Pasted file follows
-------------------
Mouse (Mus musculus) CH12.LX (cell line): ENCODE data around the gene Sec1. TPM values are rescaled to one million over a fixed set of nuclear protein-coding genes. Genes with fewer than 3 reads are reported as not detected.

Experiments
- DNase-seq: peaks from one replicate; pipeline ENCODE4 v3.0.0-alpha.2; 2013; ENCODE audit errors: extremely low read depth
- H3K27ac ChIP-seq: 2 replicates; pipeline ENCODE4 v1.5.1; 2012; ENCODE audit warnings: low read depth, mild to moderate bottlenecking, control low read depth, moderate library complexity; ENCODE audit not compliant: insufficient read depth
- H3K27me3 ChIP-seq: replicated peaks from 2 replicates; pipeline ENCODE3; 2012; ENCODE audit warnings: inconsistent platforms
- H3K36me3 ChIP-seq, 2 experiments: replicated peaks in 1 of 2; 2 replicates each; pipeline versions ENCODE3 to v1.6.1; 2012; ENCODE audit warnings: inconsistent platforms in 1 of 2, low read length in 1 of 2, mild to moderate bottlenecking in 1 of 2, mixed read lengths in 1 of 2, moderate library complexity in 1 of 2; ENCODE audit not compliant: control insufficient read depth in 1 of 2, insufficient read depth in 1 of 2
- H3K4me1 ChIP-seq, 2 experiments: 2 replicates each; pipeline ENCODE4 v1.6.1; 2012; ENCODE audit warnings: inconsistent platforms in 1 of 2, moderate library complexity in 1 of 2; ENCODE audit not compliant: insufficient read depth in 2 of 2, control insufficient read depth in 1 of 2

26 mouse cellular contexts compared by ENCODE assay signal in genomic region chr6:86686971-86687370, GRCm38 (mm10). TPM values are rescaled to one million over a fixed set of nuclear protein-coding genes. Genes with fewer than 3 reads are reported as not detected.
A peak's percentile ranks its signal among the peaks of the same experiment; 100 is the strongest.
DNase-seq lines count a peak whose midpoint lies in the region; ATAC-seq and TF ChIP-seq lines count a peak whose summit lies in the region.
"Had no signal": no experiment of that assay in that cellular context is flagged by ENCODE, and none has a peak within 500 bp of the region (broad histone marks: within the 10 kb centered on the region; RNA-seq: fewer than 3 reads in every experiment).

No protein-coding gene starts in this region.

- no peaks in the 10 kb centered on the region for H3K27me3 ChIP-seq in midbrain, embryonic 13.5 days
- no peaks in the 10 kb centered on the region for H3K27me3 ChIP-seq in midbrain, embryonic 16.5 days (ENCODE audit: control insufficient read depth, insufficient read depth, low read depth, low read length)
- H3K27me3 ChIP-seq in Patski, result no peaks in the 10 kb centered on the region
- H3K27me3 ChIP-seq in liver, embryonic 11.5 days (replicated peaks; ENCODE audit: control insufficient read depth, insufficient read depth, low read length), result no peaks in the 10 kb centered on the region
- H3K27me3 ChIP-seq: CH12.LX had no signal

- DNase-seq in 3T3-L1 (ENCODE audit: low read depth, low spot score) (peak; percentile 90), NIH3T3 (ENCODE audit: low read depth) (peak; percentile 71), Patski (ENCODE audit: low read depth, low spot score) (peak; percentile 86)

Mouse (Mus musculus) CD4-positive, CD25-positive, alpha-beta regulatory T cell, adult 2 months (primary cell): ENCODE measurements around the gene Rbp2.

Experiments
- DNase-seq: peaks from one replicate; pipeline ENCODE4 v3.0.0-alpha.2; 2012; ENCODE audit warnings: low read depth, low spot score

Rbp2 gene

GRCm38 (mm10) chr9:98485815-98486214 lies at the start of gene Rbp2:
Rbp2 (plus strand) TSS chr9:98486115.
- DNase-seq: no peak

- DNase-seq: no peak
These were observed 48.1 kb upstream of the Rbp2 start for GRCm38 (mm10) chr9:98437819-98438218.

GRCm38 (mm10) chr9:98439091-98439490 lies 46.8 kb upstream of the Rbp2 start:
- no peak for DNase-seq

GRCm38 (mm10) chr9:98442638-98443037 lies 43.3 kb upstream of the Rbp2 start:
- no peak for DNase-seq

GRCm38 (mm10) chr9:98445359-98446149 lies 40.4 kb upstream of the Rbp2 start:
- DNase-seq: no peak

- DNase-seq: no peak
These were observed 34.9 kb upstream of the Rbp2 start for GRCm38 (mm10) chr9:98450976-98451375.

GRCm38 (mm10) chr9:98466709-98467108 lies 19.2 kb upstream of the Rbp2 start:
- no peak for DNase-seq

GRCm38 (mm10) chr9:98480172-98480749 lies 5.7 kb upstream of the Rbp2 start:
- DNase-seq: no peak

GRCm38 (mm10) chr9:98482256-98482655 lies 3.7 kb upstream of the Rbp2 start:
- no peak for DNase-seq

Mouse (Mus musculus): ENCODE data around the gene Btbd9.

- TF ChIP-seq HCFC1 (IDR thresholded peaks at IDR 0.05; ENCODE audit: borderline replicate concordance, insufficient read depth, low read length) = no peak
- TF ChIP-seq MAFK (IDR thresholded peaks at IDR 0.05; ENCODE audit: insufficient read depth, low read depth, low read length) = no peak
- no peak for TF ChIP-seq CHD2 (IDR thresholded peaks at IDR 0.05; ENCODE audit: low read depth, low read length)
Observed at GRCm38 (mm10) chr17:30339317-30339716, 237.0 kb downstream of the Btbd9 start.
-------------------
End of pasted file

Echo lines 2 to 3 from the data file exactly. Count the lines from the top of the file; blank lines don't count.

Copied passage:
Experiments
- DNase-seq: peaks from one replicate; pipeline ENCODE4 v3.0.0-alpha.2; 2013; ENCODE audit errors: extremely low read depth